Conference abstract

Mapping of self-reported dog bite victims and spatial clusters of rabies exposure in Ogun State, Nigeria, 2013-2017: a CCPZ perspective for more effective one-health surveillance

Pan African Medical Journal - Conference Proceedings. 2019:10(20).29 Dec 2019.
doi: 10.11604/pamj-cp.2019.10.20.851

Contact the corresponding author
Keywords: Dog-human interface, geographic distribution, rabies exposure, rural, urban
Oral presentation

Mapping of self-reported dog bite victims and spatial clusters of rabies exposure in Ogun State, Nigeria, 2013-2017: a CCPZ perspective for more effective one-health surveillance

Charles Amakoh1,&, Philip Mshelbwala1, Ogechi Njoku1, Olufunmilayo Adegbite2, Oluyomi Bamiselu3, Irene Esu2, Ismaila Shinkafi2, Bola Adeyemi2, Aisha Onatunde4, Emmanuel Akeba4, Sophie Druelles5, Sophie Druelles1,2, Sophie Druelles4, Ayotunde Fasunla1,4, Oloruntoba Olodun7, Babasola Olugasa1,7, Albert Ogunkoya1,7

1Centre for Control and Prevention of Zoonoses, Department of Veterinary Public Health and Preventive Medicine, Faculty of Veterinary Medicine, University of Ibadan, Ibadan, Nigeria, 2Federal Ministry of Health, Federal Secretariat, Abuja, Federal Capital Territory, Nigeria, 3Epidemiology Department, Ministry of Health, State Secretariat, Abeokuta, Ogun State, 4Veterinary Services Department, Ministry of Agriculture, Abeokuta, Ogun State, Nigeria, 5Sanofi Pasteur, Lyon, France, 6Department of Otorhynolaryngology, College of Medicine, University of Ibadan, Nigeria, 7Society for Rabies in West Africa, Ibadan, Oyo State, Nigeria

&Corresponding author
Charles Amakoh, Centre for Control and Prevention of Zoonoses, Department of Veterinary Public Health and Preventive Medicine, Faculty of Veterinary Medicine, University of Ibadan, Ibadan, Nigeria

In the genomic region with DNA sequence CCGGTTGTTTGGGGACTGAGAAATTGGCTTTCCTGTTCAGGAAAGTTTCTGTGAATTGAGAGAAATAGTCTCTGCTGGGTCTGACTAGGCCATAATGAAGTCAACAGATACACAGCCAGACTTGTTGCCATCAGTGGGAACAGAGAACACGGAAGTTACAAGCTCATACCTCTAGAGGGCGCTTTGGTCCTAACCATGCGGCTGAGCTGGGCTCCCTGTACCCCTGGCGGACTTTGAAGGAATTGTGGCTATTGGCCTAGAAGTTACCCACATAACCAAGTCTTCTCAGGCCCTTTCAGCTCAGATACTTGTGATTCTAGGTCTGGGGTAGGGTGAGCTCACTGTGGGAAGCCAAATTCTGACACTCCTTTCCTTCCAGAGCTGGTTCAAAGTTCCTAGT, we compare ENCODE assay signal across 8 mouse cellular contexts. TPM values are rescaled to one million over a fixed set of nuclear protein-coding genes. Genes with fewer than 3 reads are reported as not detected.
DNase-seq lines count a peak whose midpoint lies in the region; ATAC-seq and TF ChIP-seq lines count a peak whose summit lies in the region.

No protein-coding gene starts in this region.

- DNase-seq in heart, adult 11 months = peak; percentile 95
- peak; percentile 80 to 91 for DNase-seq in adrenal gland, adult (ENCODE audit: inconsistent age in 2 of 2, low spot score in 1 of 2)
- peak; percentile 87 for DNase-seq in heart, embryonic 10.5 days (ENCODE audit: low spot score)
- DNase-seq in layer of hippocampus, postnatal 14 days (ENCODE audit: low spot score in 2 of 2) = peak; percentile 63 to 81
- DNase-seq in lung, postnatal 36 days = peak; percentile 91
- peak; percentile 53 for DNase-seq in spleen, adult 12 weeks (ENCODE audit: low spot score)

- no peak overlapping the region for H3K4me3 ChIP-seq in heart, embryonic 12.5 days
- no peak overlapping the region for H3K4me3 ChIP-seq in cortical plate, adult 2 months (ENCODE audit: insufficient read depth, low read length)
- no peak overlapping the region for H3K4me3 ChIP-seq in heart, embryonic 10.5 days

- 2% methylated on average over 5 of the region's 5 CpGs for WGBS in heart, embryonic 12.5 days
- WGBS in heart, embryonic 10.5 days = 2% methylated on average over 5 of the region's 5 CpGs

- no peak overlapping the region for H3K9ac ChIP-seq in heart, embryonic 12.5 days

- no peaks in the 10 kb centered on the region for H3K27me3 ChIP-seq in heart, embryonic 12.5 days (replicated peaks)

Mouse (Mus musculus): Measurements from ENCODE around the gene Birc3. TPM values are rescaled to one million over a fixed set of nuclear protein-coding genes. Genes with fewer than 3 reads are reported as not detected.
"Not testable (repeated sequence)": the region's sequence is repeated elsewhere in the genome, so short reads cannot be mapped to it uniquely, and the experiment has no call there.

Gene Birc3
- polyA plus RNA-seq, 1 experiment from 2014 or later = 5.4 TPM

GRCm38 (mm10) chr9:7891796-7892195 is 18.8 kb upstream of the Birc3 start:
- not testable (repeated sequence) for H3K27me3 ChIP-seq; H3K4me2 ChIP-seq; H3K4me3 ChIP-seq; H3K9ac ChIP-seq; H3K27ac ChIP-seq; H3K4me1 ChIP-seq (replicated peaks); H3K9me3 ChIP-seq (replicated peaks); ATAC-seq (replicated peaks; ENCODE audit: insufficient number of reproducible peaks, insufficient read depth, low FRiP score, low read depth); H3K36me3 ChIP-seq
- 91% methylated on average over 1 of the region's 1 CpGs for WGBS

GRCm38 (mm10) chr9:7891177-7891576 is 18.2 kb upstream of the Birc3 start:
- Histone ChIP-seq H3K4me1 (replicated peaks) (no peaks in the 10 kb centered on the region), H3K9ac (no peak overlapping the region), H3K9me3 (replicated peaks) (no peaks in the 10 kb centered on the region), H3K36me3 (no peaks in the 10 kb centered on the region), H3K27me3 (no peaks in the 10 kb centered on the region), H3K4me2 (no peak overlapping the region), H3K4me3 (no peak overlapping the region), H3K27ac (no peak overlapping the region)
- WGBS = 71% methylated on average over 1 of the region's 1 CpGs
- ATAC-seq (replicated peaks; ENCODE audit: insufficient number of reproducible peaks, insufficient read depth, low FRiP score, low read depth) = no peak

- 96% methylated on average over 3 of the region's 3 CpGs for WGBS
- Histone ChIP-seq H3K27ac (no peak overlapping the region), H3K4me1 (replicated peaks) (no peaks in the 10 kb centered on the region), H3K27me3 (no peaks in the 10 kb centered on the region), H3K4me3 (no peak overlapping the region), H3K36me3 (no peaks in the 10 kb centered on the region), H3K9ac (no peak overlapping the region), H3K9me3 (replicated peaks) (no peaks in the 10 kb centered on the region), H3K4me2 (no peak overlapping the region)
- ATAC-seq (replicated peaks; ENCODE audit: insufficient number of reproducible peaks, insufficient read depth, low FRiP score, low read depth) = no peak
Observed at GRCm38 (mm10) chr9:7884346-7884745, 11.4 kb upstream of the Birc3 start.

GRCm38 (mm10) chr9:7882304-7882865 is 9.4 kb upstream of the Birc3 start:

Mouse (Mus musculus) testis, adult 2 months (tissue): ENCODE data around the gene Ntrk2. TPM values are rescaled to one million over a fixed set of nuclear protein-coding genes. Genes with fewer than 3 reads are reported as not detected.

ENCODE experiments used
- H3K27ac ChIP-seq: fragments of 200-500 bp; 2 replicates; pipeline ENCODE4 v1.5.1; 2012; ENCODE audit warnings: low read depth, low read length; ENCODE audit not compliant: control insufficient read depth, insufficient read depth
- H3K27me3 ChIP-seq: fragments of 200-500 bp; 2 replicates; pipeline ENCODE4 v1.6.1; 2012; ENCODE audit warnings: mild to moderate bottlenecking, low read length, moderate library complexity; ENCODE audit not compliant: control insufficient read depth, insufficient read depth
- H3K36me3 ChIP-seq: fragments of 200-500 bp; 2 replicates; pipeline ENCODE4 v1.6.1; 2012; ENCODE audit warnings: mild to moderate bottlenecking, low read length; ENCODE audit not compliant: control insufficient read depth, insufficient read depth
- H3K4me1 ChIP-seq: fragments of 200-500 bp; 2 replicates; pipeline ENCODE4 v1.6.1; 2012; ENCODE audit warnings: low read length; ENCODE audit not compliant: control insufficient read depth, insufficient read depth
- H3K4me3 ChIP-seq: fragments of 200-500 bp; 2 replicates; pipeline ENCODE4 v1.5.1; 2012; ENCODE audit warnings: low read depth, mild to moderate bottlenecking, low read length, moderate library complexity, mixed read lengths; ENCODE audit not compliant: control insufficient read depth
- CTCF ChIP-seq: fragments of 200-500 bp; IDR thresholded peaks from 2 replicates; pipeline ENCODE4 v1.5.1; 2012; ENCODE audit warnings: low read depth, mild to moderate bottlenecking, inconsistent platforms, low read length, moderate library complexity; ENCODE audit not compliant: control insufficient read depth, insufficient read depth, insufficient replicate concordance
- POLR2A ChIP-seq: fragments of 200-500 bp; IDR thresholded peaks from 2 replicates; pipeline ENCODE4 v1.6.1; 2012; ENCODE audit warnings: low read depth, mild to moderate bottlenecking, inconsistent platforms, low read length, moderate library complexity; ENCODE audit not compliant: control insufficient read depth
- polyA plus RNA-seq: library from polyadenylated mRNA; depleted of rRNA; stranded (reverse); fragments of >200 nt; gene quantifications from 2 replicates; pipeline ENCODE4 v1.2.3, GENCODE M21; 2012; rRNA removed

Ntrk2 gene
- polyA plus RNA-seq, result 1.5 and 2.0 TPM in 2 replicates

Abstract

Introduction: geographic distribution of dog bite victims is a critical input in assessing the spatial pattern of rabies exposures and formulating logical framework for more effective detection, surveillance and control of the disease at the dog-human interface.The dearth of data establishing the true epidemiological pattern of rabies distribution necessitates mapping of dog bite victims (DBVs) in a southwest state of Nigeria. We developed spatial model of DBVs and human rabies exposure in Ogun State, Nigeria.

Methods: victims residential site name generated from clinic records of human health facilities over a 5-year retrospective period (January 2013 to December 2017) and places of rabies exposure in the primary data were converted to map points using a standard procedure. A total of 303 DBVs presented for rabies exposure treatment in Ogun State were enlisted on ageospatial observation-linked data (RAB-GOLD) profile. Space-time cluster scan of DBVs was computed on space-time permutation model with significance set at 0.05.

Results: three space-time clusters of DBVs (1.04km radius in rural environment; geographic centre at 7.136072N, 3.335114E), (1.02km radius in urban environment; geographic centre at 7.172339N, 3.371367E) and (0.05km radius in rural environment; geographic centre at 6.832203N, N, 3.631914E), respectively were identified with rabies exposures.

Conclusion: preponderance of rabies exposure in urban compared to rural environment may indicate geographic disparity in care-seeking preferences among dog bite victims in Ogun State. This suggests potential under-reporting of victims to public health facilities. There is need for more effective rabies surveillance beyond major hospitals by including indigenous facilities.